Buy it if: you want to fall in love with games all over again. Avoid it if: you’re a big mean sourpuss.
You remember with Gears and Halo where we said we may as well copy the description over? The same applies with Shovel Knight, as it’s also one of the best platformers ever made, but for different reasons. Shovel Knight was designed to emulate the popular Mega Man series, and it accomplished that goal so brilliantly that many consider it to be the actual spiritual successor to the series. You know, because Mighty No. 9 was a big stinking turd.
Buy it if: you love platforming games that combines chiptunes with a heart warming tale of love at its center. Avoid it if: you don’t like the way Shovel Knight treats gardening equipment.
Monster Hunter: World
For many, Monster Hunter: World was the first foray into the series, but the extreme success Capcom had with it suggests that it won’t be the last. Millions of players can’t be wrong, eh? Retaining a lot of what people loved about the original games, but adding new elements and generally making things more beginner friendly, Monster Hunter: World is a masterclass in an action RPG done right. It won’t be for everyone, but you should give it a try regardless.
Buy it if: you have a spare 100 hours. Avoid it if: you don’t have a spare 100 hours.
If you like rhythm action games and EDM, Aaero should be right up your alley. Best described as a combination of Rez and Amplitude, Aaero sees you shooting down alien ships and tracing lines to the beat of some of EDM’s biggest hitters, including Flux Pavillion, Noisia and more. It was a surprise hit of 2017, and one that left quite an impression on a few Vultures due to its easy to pick up, hard to master gameplay.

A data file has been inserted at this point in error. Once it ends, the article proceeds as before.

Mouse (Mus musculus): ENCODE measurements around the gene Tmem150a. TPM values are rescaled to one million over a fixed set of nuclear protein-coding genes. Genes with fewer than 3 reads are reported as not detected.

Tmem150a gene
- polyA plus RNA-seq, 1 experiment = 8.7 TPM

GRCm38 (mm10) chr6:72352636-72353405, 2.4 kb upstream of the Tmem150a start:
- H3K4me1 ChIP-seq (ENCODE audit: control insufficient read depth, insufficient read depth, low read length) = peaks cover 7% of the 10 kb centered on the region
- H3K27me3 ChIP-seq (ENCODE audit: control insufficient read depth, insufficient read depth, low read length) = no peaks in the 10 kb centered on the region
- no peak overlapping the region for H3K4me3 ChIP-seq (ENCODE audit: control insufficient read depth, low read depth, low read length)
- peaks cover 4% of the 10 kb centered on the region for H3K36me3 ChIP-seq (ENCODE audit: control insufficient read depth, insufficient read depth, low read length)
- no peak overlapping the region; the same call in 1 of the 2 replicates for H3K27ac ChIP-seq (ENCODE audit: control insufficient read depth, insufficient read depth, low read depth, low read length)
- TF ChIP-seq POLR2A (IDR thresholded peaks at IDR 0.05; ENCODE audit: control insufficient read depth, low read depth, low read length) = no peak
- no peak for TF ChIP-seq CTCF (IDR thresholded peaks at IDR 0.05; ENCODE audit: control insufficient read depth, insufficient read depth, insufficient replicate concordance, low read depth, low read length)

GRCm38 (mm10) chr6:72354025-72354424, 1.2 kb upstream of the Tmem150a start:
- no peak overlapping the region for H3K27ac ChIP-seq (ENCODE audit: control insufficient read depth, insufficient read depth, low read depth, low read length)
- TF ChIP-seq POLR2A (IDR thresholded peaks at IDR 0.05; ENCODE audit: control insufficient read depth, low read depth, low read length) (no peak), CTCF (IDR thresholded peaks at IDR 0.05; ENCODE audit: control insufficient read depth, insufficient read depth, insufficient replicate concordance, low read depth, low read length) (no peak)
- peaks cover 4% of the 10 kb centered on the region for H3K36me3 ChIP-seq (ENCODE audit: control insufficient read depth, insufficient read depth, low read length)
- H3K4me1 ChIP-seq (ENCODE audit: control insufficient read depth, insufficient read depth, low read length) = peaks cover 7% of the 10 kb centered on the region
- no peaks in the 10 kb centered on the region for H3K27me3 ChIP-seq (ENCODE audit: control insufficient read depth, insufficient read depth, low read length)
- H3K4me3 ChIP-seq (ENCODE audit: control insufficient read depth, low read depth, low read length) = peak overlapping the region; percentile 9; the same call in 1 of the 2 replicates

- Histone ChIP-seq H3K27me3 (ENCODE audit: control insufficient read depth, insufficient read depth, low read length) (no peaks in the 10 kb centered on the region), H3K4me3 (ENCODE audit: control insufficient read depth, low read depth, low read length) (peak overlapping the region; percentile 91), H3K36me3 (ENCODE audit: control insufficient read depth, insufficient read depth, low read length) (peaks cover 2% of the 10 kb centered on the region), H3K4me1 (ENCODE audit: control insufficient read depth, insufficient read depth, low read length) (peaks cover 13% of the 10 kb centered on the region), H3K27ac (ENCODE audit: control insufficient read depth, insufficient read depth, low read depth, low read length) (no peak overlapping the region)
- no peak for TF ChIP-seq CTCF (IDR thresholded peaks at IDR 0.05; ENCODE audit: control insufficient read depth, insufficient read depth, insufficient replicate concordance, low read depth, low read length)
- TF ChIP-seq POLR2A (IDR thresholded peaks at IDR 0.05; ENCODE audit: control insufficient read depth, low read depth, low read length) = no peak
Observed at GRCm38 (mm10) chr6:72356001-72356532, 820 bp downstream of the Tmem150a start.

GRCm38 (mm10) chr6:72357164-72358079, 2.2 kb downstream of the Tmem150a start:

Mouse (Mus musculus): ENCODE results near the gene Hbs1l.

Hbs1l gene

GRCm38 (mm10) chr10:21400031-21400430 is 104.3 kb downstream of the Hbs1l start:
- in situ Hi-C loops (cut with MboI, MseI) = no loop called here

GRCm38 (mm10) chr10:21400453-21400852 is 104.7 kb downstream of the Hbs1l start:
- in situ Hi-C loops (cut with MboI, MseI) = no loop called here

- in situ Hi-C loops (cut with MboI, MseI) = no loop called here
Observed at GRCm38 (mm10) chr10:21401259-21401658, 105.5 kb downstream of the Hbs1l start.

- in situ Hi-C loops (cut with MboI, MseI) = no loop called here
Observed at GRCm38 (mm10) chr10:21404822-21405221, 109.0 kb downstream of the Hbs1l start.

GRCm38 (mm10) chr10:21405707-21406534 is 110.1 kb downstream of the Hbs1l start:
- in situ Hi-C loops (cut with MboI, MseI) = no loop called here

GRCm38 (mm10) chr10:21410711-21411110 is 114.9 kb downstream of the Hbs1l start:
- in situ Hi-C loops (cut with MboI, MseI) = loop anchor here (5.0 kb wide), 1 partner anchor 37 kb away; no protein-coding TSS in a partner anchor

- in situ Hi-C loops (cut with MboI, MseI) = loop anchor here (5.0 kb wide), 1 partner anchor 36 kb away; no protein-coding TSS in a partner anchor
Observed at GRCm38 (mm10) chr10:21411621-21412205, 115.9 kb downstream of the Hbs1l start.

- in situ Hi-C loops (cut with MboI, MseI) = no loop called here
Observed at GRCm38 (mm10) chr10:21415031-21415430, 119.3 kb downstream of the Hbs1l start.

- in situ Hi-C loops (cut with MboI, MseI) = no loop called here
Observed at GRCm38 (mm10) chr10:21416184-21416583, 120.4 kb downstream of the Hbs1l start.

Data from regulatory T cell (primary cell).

Buy it if: you’d let the bass cannon kick it. Avoid it if: you think rhythm action games should begin and end with Guitar Hero/Rock Band.
A game that many might have slept on or ignored, Furi is pure a test of skill. Essentially, the game is about an angry man who stabs things whilst a killer soundtrack plays over the top. What more do you need? Combining the best parts of a top down twin stick bullet hell shooter with sword based melee combat, Furi almost feels like an assault on the senses, but in a good way. Words simply can’t do it justice, just play it for yourself and find out.
Buy it if: you grew up on a diet of Smash TV and Devil May Cry. Avoid it if: you hate listening to Carpenter Brut.